For a couple weeks I had been on a roll with respect to leaving the basement door exit to the garage open. My shop is in the basement of my home and there are two ways to get into and out of it. The first way is a doorway and stairs from the kitchen area. The second way is a door and stairway up to the garage. It seems that I have gotten into the habit of going out the door leading to the garage with the intention to return immediately. The door itself has a school lock which automatically locks when closed and must always be opened with a key. This solved another problem when I first installed it which involved the younger me forgetting to lock it. Now it is a pain to always have to dig for my keys so, for short trips, I often just leave it ajar. Once in the garage the steady stream of life's distractions grabs me and I have proof that at least three times in a two week period I did not return to the basement through the ajar door. This makes me angry as it leaves the house unprotected from critters, mice to men.


I decided that solving this problem would make a good project. What I needed was a door alarm that would sound whenever the door was opened. My mind then went to the times when things are carried into and out of the basement, often taking multiple trips. The steady blaring of an alarm would not be acceptable for this situation. So I would need a way to kill the alarm when it was necessary to leave the door open while things are carried into or out of the basement. This also presented a problem however as I know if I had an on off switch on the alarm I would forget to rearm it and I would again find that the door has been left ajar and the alarm turned off. My final plan was to make an alarm circuit that would sound whenever the door is opened but to also have a button that I could push with a 10 minute timer that would suspend the alarm. After the timer timed out the alarm would again sound until the door is closed or the suspend button is again pushed. This seemed like a good compromise.


It was my plan to secretly build this project and not tell any of my friends on element 14. First off, the need of such a device isn't that flattering and secondly it is a very simple project and not likely to be of any inspiration to anyone. The unit has been built and has worked very well since the basement door has remained closed and locked for a couple weeks now. Tonight I changed my mind and decided to share the build of the alarm with element 14 anyway. For one thing you all already know most of my weaknesses and secondly it isn't any simpler that the rest of the things that I post here.


Here is the schematic for the circuit that I cooked up.


IC B is a 555 timer set up as an astable timer with a 20% duty cycle. It is cycling at about a half Hz. The output of this 555 drives Q2 which is an N Ch MOSFET and this in turn powers two piezo buzzers. There is one buzzer on the unit itself and the other is outside on the door frame. I wanted the sound to be audible to the basement and the garage.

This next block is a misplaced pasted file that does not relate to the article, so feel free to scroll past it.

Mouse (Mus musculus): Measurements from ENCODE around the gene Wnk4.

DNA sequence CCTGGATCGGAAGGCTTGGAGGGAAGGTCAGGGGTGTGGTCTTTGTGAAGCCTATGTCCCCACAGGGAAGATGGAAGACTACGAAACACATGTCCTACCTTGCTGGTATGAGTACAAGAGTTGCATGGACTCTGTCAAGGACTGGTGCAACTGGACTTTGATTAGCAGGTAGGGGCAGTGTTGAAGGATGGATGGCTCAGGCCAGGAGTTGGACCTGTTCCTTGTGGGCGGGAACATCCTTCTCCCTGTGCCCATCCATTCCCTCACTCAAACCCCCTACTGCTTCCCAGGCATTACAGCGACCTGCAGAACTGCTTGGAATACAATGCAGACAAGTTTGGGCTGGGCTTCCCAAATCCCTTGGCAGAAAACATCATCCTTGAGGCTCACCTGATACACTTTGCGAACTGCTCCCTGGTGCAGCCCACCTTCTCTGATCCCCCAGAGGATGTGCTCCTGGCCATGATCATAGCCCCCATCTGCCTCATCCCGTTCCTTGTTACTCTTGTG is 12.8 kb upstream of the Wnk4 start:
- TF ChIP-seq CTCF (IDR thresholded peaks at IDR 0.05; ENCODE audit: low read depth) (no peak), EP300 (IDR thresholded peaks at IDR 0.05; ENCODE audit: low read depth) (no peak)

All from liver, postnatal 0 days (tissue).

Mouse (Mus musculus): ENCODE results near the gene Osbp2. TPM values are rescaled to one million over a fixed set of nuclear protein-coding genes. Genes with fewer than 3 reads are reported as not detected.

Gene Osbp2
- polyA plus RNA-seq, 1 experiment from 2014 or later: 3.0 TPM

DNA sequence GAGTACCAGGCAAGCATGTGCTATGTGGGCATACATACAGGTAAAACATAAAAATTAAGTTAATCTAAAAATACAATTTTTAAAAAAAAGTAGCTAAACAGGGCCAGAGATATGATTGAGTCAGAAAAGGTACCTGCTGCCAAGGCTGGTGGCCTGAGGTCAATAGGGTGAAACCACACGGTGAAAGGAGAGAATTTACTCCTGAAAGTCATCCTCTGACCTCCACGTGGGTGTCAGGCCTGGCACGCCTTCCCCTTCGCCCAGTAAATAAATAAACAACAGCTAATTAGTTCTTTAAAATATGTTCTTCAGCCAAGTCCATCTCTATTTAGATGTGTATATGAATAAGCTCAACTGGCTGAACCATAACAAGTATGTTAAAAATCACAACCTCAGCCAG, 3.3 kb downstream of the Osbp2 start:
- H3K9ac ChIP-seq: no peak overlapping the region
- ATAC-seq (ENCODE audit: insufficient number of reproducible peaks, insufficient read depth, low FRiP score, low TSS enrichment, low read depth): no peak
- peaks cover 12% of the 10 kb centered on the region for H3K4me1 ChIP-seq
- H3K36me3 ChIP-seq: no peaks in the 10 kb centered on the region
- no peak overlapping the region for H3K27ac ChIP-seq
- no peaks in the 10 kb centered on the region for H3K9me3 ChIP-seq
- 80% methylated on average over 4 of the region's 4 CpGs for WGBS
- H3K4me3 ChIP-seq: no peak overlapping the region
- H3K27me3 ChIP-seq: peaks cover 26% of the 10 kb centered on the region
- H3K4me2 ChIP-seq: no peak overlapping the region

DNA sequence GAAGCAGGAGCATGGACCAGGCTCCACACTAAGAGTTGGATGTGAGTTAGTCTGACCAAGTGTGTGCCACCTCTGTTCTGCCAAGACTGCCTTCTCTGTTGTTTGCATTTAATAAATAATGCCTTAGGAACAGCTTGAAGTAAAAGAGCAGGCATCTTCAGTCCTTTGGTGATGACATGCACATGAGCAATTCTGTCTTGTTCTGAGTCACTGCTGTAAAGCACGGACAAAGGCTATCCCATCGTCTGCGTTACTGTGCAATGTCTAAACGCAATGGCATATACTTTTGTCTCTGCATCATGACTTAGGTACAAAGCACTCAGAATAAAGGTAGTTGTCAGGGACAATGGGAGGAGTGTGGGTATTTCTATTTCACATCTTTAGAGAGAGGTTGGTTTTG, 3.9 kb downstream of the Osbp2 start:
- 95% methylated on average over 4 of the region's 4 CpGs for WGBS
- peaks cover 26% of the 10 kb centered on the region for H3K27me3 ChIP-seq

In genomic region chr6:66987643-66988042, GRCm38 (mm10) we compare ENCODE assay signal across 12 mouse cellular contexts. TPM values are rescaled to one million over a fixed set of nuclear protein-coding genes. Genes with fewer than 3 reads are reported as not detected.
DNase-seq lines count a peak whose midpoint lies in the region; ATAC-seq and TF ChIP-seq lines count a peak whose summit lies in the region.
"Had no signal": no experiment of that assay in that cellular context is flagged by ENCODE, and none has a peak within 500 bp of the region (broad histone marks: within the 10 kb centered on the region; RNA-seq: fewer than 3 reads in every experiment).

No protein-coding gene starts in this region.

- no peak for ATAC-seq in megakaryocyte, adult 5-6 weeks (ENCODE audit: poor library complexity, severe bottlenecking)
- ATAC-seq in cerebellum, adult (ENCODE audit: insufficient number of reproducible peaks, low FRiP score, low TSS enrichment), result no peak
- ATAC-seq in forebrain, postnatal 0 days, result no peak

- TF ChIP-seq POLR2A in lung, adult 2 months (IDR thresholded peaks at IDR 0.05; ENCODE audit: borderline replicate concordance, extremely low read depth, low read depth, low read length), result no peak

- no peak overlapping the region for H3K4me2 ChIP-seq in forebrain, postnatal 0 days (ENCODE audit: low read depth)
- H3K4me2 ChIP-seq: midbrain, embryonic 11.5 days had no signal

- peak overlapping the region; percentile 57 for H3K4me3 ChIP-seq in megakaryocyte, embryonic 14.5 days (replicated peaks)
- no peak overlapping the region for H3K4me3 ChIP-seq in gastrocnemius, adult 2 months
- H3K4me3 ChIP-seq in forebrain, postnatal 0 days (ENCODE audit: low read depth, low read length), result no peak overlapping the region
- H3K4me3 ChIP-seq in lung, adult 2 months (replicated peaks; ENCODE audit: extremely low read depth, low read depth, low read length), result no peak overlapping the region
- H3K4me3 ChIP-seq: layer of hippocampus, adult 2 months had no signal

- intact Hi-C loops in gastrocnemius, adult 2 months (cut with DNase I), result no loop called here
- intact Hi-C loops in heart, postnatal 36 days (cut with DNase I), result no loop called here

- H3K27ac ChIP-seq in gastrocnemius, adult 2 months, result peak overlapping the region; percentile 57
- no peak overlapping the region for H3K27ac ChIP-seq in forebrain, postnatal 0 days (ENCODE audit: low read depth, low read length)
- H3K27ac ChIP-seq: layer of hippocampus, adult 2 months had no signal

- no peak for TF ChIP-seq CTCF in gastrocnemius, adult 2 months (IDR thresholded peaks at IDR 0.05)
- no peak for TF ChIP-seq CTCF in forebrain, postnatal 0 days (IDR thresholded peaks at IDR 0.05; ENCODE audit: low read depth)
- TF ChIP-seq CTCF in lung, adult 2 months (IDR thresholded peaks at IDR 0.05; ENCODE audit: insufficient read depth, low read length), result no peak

IC A is another 555 timer set up as a monostable timer also called a one shot. This timer when triggered produces a high level at the output pin for approximately 10 minutes and then resets. The output from the 555 drives a small Red/Blue integrated flasher LED and the gate of Q3 which is another N Ch MOSFET. Q3 sits parallel to the magnetic reed switch on the door so that it produces the illusion to the rest of the circuit that the door is closed during the 10 minutes it is activated. Both the magnetic reed switch on the door and Q3 control Q1 which is another N Ch MOSFET.  Q1 when pulled to saturation by R1, in the absence of the closed door switch or the saturated Q3, connects the alarm circuitry of IC-B to ground and the alarm sounds.


Here is the alarm unit on the wall. I was feeling fancy on the day of the installation and I even routed the wires behind the wall panel.



The black disk is the inside piezo buzzer, there is a power light, a door open indicator light, a suspend alarm LED and the red button is the ten minute suspend button. I have used one of the plastic boxes that I got from Walmart for $1.20 for a housing.


The magnetic reed switch was mounted to the door. I have the closure between the magnet and the reed quite far apart as this was necessary to make the unit trigger as soon as the latch of the door was no longer engaged.



The red and black wires go through the wall to a second piezo buzzer that alerts to the garage area.



I usually like to see if I can compress the circuit and for this I like to draw a layout on a piece of graph paper where the cross points of the graph serve as the holes in the protoboard. Here is my plan for this board. Since I have both sides of the Adafruit board to work with any components attached to the back side are usually drawn in red for clarity (there are none this time) and traces that have been cut are indicated by a slash mark.



Here is a peek inside the unit which was constructed on an Adafruit protoboard. I like these boards for small projects as I can easily move my bread boarded test setup to a soldered situation.



Sorry I can't show the back side but I hadn't really intended to publish this so I did not take many production photos.


One thing of small interest is I started down the path of building this project with a 556 timer chip. I had the schematic made up, the layout for the board drawn and even a few components soldered to the board when it suddenly dawned on me that the 556 has a single supply for the two integral 555 timers and for my purposes I needed to be able to power them separately. Here is the schematic in case you want to see the flaw in logic for yourself.



Videos aren't much my thing but sometimes a short video in worthwhile so here is a demo of the alarm system.



Thanks John